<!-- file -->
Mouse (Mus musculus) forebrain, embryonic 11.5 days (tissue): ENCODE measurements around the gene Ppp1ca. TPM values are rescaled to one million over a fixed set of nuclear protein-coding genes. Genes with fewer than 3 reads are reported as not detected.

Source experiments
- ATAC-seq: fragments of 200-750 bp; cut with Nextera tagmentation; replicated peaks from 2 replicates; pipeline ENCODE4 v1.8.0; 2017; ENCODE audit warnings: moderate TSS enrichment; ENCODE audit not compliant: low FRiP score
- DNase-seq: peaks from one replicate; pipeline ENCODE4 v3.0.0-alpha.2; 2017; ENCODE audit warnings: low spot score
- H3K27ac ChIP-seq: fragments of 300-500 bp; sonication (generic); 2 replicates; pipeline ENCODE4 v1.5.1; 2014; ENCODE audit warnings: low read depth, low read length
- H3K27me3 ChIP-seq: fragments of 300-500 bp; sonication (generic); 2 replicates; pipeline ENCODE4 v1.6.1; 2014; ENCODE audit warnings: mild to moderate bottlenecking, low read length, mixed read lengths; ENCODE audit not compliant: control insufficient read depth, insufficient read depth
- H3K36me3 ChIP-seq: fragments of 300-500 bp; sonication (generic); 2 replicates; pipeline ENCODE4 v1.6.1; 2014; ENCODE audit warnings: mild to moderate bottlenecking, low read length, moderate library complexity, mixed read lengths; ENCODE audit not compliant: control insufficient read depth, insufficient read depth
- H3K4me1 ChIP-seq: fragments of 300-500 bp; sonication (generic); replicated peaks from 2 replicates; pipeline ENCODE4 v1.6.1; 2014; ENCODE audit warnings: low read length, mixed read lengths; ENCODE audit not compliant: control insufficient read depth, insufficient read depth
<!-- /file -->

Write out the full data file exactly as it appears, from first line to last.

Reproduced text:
Mouse (Mus musculus) forebrain, embryonic 11.5 days (tissue): ENCODE measurements around the gene Ppp1ca. TPM values are rescaled to one million over a fixed set of nuclear protein-coding genes. Genes with fewer than 3 reads are reported as not detected.

Source experiments
- ATAC-seq: fragments of 200-750 bp; cut with Nextera tagmentation; replicated peaks from 2 replicates; pipeline ENCODE4 v1.8.0; 2017; ENCODE audit warnings: moderate TSS enrichment; ENCODE audit not compliant: low FRiP score
- DNase-seq: peaks from one replicate; pipeline ENCODE4 v3.0.0-alpha.2; 2017; ENCODE audit warnings: low spot score
- H3K27ac ChIP-seq: fragments of 300-500 bp; sonication (generic); 2 replicates; pipeline ENCODE4 v1.5.1; 2014; ENCODE audit warnings: low read depth, low read length
- H3K27me3 ChIP-seq: fragments of 300-500 bp; sonication (generic); 2 replicates; pipeline ENCODE4 v1.6.1; 2014; ENCODE audit warnings: mild to moderate bottlenecking, low read length, mixed read lengths; ENCODE audit not compliant: control insufficient read depth, insufficient read depth
- H3K36me3 ChIP-seq: fragments of 300-500 bp; sonication (generic); 2 replicates; pipeline ENCODE4 v1.6.1; 2014; ENCODE audit warnings: mild to moderate bottlenecking, low read length, moderate library complexity, mixed read lengths; ENCODE audit not compliant: control insufficient read depth, insufficient read depth
- H3K4me1 ChIP-seq: fragments of 300-500 bp; sonication (generic); replicated peaks from 2 replicates; pipeline ENCODE4 v1.6.1; 2014; ENCODE audit warnings: low read length, mixed read lengths; ENCODE audit not compliant: control insufficient read depth, insufficient read depth